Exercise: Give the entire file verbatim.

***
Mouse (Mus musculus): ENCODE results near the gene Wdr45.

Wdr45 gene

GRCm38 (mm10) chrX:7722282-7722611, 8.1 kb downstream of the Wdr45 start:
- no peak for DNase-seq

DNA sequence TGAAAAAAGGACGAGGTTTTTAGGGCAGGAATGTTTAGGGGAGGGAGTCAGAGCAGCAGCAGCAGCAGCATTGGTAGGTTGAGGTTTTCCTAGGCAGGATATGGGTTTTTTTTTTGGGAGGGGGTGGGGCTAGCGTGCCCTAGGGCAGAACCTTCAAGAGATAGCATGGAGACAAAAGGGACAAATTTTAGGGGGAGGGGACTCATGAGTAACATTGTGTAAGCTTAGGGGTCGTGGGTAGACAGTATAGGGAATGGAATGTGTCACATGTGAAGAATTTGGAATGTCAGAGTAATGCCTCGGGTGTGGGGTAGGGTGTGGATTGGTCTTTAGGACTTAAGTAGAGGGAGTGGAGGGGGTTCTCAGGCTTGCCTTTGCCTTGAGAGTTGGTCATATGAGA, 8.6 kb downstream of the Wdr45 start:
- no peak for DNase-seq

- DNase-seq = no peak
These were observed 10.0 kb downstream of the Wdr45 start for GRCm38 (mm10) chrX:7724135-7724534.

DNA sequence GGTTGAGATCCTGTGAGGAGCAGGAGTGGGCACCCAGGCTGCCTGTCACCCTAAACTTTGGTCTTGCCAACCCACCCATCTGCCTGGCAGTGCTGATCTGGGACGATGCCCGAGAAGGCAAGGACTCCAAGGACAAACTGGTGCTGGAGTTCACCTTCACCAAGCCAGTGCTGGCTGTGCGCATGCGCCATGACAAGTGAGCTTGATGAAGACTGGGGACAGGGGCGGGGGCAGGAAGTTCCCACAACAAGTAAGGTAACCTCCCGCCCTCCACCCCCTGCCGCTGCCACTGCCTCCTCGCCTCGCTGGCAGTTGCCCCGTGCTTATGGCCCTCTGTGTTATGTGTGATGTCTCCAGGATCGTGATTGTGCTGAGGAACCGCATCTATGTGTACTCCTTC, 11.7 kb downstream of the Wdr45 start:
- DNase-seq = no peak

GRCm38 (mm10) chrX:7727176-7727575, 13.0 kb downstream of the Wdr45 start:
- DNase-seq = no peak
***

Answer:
Mouse (Mus musculus): ENCODE results near the gene Wdr45.

Wdr45 gene

GRCm38 (mm10) chrX:7722282-7722611, 8.1 kb downstream of the Wdr45 start:
- no peak for DNase-seq

DNA sequence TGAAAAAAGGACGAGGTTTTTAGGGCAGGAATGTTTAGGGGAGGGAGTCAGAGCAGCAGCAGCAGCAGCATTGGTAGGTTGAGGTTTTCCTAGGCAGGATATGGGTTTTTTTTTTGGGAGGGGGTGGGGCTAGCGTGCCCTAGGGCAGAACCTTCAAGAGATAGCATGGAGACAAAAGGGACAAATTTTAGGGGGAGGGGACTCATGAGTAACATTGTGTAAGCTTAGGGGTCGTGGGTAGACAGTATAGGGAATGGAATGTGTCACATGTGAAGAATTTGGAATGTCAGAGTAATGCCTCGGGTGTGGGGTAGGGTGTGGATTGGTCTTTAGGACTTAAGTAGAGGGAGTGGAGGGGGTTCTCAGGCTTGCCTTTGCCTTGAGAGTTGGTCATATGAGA, 8.6 kb downstream of the Wdr45 start:
- no peak for DNase-seq

- DNase-seq = no peak
These were observed 10.0 kb downstream of the Wdr45 start for GRCm38 (mm10) chrX:7724135-7724534.

DNA sequence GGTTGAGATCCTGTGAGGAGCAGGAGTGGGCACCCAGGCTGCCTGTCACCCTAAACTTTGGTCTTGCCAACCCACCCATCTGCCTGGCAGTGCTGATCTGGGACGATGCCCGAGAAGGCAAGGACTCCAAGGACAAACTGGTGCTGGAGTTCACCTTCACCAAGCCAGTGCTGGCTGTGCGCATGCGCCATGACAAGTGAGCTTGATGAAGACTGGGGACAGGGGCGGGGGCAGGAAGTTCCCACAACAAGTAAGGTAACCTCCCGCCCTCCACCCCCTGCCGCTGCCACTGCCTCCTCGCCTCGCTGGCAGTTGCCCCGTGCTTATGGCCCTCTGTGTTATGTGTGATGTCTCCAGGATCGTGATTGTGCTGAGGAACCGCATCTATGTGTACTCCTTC, 11.7 kb downstream of the Wdr45 start:
- DNase-seq = no peak

GRCm38 (mm10) chrX:7727176-7727575, 13.0 kb downstream of the Wdr45 start:
- DNase-seq = no peak